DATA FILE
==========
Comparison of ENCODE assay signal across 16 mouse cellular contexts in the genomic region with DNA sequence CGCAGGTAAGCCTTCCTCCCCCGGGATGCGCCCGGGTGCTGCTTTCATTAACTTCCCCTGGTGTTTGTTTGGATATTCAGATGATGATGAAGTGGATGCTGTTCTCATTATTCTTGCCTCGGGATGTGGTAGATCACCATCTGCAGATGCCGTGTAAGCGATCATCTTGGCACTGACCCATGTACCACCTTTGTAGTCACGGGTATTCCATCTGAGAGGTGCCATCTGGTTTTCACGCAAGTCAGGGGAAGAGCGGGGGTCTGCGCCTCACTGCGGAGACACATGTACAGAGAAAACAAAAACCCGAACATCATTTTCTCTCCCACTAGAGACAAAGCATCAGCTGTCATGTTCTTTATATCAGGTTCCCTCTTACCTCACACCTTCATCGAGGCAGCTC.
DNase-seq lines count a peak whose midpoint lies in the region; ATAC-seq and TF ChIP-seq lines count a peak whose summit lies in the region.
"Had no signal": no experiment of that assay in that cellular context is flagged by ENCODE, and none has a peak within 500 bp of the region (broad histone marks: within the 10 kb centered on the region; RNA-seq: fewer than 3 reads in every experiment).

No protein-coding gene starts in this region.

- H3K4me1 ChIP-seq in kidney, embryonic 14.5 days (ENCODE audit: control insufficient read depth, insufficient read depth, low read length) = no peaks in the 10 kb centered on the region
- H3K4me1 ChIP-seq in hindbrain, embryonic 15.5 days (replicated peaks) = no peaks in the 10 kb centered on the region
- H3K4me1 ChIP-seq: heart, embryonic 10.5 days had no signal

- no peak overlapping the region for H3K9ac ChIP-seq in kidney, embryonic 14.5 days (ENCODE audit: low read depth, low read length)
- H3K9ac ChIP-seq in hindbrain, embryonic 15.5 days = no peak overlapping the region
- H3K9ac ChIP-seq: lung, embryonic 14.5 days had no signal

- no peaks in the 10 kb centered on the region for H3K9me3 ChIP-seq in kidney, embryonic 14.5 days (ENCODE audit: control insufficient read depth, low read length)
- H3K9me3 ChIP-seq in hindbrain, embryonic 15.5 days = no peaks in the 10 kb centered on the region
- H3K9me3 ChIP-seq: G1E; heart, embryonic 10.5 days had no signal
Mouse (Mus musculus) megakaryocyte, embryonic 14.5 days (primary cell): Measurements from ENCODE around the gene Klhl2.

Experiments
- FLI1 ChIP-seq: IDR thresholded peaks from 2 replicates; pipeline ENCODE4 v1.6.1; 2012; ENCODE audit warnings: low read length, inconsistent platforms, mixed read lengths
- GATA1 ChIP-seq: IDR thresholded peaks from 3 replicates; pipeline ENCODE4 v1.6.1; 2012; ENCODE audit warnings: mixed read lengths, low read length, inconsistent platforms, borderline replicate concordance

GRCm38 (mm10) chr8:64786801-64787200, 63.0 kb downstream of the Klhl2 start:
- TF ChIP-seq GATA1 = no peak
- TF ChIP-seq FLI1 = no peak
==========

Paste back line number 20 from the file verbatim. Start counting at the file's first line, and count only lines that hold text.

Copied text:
- TF ChIP-seq FLI1 = no peak